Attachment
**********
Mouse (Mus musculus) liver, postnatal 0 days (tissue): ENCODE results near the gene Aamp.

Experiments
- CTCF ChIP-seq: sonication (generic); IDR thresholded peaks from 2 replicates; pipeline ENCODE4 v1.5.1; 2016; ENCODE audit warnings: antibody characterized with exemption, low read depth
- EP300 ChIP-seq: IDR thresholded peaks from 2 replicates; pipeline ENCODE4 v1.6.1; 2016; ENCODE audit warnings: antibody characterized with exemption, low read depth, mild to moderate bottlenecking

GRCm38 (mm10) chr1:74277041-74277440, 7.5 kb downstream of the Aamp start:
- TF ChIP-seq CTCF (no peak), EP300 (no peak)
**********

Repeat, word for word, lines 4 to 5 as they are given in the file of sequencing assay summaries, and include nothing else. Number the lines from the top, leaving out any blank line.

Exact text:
- EP300 ChIP-seq: IDR thresholded peaks from 2 replicates; pipeline ENCODE4 v1.6.1; 2016; ENCODE audit warnings: antibody characterized with exemption, low read depth, mild to moderate bottlenecking

GRCm38 (mm10) chr1:74277041-74277440, 7.5 kb downstream of the Aamp start: